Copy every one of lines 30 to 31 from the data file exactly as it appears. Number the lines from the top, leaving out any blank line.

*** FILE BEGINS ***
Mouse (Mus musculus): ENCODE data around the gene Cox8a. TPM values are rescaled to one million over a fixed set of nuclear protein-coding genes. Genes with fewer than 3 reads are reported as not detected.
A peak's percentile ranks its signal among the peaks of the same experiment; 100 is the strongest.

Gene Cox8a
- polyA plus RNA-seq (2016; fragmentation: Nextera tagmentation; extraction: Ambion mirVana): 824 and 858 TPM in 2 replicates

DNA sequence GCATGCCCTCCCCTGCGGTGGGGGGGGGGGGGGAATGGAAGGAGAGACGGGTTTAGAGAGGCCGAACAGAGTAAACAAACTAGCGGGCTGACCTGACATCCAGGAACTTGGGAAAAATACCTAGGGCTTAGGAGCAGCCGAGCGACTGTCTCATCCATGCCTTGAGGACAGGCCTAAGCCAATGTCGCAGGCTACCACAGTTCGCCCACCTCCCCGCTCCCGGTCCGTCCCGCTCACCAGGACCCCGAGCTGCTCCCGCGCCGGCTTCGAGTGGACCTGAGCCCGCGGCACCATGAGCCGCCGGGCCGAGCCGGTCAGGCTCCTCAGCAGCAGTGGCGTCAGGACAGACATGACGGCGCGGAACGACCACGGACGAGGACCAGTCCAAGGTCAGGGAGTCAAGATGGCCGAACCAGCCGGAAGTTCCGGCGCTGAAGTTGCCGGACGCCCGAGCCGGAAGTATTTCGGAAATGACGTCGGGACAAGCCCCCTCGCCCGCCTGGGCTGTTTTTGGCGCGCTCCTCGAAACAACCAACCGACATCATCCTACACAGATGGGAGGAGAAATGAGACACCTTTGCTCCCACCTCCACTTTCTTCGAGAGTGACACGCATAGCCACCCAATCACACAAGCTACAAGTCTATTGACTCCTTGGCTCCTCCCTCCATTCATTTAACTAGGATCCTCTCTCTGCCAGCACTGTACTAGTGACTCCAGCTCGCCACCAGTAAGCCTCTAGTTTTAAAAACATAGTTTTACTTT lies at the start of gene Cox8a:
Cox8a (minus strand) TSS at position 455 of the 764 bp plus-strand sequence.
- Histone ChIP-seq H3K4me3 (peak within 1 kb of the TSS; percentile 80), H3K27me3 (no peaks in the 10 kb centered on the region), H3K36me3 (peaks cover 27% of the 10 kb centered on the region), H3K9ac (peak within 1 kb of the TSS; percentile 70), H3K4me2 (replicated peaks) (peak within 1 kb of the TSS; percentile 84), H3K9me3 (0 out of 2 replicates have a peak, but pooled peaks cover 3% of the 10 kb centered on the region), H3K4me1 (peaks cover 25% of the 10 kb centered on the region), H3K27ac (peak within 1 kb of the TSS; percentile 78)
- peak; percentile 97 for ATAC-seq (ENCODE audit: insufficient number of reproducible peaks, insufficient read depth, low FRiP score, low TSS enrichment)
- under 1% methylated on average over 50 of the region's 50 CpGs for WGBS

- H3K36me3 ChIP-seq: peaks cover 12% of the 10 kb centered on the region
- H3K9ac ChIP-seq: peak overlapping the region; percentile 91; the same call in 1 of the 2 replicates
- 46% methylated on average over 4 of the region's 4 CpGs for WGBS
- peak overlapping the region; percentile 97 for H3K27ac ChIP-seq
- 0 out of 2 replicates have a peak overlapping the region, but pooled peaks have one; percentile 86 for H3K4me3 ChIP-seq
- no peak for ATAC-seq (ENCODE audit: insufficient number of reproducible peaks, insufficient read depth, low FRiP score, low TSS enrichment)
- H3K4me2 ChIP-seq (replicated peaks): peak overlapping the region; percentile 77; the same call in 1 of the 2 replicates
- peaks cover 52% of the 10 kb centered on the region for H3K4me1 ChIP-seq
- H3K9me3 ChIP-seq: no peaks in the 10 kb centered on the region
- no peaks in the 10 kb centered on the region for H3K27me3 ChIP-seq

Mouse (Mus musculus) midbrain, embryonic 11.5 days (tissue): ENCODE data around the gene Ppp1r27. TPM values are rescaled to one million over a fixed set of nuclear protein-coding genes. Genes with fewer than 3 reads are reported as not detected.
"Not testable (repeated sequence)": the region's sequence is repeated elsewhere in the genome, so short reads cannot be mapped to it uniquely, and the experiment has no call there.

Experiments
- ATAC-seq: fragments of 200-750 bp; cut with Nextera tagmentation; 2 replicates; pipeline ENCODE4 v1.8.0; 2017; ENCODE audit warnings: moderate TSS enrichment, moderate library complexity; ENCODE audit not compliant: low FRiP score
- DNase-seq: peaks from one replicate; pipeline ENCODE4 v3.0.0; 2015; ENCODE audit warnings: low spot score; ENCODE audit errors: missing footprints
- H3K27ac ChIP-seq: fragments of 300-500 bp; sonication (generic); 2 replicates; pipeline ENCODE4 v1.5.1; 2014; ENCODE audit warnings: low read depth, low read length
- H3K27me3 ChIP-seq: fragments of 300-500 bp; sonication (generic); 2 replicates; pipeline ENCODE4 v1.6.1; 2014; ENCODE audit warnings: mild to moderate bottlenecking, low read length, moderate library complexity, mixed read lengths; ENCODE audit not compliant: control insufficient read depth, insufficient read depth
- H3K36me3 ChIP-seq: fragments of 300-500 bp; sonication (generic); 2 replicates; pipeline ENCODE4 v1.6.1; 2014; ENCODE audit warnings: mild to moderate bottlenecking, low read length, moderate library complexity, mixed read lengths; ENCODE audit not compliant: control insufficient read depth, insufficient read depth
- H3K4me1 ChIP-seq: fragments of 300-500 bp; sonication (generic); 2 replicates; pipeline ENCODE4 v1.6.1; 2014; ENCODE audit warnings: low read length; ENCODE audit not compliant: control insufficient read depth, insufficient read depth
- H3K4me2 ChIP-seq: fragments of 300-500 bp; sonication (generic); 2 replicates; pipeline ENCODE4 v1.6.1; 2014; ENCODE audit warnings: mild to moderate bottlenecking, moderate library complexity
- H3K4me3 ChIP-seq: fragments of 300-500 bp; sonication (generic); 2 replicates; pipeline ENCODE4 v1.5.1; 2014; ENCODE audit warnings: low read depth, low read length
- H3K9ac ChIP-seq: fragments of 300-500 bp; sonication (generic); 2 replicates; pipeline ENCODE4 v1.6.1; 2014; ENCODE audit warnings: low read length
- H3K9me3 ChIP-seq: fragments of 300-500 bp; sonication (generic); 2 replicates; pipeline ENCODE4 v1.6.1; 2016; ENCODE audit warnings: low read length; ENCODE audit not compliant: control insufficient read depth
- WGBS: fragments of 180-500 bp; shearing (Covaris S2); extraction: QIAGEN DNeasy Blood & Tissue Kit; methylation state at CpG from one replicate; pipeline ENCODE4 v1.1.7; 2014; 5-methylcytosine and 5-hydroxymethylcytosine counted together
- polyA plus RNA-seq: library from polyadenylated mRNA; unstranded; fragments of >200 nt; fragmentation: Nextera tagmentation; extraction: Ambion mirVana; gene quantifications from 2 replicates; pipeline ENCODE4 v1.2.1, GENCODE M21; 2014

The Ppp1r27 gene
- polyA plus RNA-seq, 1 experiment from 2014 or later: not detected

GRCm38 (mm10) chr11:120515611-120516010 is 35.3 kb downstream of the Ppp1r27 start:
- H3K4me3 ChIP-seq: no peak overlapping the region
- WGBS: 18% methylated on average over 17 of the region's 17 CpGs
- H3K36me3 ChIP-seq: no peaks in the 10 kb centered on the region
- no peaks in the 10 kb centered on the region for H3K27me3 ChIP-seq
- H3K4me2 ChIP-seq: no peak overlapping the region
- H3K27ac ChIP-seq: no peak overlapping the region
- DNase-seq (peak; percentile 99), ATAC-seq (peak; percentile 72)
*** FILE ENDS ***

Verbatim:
- H3K4me3 ChIP-seq: fragments of 300-500 bp; sonication (generic); 2 replicates; pipeline ENCODE4 v1.5.1; 2014; ENCODE audit warnings: low read depth, low read length
- H3K9ac ChIP-seq: fragments of 300-500 bp; sonication (generic); 2 replicates; pipeline ENCODE4 v1.6.1; 2014; ENCODE audit warnings: low read length